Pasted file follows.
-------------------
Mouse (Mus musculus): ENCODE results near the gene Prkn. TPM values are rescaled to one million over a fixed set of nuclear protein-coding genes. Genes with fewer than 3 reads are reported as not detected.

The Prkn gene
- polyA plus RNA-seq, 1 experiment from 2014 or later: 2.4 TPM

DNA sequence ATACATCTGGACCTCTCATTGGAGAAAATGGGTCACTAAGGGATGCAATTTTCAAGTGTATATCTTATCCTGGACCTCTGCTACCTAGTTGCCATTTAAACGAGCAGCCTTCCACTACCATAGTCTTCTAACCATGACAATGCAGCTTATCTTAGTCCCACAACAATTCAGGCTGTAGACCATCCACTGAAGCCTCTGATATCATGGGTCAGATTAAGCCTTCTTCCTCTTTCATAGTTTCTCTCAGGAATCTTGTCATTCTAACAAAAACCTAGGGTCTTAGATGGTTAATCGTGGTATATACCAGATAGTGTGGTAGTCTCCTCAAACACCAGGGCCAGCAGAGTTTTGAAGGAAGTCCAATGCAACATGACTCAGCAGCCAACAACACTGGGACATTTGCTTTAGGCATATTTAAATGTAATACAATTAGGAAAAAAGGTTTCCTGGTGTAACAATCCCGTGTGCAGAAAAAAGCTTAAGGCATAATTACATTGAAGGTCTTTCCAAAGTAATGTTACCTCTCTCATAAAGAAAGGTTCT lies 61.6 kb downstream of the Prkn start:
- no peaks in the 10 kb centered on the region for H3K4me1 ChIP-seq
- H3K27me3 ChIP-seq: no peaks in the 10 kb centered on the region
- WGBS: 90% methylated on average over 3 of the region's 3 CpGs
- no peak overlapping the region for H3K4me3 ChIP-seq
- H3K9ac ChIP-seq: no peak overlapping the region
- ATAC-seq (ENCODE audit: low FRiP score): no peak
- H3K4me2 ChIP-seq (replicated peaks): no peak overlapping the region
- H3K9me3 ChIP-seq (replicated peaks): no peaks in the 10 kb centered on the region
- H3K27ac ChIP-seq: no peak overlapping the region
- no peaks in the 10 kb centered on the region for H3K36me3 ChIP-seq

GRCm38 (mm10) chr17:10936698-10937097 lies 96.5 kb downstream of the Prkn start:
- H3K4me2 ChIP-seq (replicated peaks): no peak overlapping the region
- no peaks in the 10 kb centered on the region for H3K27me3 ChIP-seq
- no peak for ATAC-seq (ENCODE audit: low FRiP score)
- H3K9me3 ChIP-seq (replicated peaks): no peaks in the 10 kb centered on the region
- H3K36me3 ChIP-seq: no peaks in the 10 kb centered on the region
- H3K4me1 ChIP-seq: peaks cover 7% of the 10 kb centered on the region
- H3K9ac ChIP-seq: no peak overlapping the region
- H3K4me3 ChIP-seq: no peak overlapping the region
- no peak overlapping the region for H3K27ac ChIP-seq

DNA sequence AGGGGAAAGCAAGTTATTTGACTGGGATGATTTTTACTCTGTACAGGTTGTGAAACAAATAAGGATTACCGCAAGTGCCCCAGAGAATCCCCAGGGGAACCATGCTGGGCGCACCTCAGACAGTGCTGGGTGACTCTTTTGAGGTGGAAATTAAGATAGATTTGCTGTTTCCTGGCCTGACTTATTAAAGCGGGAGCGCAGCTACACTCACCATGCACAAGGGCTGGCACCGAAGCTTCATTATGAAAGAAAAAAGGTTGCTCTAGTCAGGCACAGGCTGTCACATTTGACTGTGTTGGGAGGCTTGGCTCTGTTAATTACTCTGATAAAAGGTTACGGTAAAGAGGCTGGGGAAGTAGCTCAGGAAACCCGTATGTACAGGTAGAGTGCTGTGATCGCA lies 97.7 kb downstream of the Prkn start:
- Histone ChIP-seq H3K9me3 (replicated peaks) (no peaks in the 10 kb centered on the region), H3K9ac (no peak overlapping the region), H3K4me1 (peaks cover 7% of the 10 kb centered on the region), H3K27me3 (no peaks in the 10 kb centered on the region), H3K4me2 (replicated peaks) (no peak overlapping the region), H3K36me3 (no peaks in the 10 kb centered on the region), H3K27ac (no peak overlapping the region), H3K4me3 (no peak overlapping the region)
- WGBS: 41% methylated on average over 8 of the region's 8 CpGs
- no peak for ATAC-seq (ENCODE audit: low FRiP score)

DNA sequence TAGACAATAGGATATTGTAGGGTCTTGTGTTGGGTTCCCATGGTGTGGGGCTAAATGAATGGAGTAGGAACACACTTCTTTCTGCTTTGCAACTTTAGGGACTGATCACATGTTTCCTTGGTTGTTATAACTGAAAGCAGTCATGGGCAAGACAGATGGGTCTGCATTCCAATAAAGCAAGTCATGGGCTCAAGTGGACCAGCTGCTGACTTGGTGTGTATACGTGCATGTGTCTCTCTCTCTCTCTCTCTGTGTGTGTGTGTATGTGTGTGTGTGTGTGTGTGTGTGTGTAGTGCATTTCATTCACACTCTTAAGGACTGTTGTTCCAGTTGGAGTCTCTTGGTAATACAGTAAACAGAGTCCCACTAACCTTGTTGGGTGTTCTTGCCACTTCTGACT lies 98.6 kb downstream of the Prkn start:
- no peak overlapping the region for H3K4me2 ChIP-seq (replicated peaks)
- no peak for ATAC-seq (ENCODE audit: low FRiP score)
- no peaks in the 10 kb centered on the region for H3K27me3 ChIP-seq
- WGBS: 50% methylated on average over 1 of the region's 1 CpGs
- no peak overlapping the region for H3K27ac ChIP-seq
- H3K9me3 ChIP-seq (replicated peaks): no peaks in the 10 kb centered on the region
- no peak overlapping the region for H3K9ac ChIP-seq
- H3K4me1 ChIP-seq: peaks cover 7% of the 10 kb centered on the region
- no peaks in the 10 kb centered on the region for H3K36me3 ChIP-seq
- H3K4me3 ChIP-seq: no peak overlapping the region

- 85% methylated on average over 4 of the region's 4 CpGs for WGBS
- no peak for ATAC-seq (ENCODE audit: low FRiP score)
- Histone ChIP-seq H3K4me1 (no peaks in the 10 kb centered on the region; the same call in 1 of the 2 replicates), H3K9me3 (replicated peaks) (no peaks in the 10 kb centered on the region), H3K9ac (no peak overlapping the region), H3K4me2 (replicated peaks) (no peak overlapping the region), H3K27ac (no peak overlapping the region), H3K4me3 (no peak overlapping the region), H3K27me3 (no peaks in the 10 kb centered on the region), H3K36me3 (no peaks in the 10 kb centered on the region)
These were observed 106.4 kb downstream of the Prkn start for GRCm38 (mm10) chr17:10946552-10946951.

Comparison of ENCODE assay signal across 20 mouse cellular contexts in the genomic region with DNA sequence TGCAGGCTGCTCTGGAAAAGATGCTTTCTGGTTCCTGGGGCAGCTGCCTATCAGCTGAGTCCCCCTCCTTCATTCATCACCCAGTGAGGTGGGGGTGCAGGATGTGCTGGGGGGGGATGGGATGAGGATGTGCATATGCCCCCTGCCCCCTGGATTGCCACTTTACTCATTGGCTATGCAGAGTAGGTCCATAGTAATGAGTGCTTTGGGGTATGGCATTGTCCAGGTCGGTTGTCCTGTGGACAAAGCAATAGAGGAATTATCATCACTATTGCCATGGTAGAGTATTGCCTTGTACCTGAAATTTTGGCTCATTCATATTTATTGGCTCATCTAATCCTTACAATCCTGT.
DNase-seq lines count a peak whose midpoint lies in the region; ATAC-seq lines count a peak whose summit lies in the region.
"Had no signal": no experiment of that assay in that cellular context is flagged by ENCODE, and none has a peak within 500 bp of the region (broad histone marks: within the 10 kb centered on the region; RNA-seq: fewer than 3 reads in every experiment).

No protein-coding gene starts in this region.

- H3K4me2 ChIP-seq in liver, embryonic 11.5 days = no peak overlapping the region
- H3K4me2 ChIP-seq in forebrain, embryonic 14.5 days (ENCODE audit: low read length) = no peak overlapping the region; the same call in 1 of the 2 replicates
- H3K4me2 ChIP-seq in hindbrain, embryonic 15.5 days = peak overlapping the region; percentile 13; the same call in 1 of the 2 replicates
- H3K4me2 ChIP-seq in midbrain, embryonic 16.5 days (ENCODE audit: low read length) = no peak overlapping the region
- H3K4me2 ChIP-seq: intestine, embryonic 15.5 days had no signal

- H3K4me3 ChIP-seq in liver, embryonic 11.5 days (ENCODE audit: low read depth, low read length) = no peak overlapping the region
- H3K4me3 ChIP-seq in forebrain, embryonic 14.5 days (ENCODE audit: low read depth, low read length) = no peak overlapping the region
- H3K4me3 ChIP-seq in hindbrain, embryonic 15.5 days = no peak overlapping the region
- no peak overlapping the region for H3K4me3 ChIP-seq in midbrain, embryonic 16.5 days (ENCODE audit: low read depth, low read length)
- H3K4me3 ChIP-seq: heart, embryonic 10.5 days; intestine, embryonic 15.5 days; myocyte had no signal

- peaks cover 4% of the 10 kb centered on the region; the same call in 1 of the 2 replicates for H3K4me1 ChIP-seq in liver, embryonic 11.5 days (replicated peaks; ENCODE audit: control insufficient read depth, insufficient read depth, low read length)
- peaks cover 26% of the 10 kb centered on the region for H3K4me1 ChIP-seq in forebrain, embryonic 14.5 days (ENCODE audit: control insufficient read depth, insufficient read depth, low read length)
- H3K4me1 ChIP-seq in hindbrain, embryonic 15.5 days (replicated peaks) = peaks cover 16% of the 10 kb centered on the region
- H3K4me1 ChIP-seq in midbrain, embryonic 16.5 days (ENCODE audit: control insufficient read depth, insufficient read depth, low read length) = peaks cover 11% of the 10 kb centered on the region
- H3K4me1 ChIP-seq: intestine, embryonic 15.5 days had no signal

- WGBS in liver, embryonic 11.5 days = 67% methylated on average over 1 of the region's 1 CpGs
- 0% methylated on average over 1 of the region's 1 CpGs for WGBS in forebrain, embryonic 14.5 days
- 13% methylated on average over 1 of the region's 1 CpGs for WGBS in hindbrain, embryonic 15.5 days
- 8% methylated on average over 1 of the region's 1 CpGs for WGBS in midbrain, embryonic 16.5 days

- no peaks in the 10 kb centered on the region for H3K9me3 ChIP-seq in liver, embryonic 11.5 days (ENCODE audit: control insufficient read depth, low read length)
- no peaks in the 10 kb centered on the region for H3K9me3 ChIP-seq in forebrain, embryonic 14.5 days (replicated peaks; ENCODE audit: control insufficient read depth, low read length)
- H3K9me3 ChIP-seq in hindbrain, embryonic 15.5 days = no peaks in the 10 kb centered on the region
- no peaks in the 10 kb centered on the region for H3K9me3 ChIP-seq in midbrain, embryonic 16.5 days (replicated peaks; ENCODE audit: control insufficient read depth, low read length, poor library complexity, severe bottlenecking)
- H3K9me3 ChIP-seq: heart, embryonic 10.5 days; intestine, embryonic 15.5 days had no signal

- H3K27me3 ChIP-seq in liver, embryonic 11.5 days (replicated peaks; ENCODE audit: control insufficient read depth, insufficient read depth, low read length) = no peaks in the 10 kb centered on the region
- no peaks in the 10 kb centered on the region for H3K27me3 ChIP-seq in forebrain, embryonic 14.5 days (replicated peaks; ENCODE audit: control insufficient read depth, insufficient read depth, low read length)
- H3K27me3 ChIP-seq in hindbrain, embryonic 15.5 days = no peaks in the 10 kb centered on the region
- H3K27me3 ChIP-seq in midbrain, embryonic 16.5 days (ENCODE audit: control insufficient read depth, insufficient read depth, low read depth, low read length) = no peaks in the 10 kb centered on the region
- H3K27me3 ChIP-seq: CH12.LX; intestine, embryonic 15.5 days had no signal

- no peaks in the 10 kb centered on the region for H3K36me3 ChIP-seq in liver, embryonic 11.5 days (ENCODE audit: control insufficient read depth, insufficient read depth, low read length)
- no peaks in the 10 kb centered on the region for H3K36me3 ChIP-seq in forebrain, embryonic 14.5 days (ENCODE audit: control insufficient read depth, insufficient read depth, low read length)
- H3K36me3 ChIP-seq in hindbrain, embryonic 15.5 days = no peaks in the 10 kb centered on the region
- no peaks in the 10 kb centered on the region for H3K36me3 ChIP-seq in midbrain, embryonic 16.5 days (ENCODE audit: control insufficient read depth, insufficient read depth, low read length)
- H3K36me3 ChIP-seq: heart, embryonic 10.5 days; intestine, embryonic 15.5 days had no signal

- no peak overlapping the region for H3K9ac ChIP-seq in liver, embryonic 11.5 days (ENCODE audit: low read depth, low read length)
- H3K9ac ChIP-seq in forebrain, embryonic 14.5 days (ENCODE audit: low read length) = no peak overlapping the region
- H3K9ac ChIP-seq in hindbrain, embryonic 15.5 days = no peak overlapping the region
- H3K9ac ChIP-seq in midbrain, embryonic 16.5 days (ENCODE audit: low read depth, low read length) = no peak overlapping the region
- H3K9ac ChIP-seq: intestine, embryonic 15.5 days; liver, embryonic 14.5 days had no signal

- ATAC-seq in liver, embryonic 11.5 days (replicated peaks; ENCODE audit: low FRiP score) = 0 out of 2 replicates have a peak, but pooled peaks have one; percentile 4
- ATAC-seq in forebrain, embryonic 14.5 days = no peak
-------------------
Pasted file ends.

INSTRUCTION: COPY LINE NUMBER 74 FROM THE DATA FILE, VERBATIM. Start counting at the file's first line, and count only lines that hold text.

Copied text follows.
- H3K27me3 ChIP-seq in hindbrain, embryonic 15.5 days = no peaks in the 10 kb centered on the region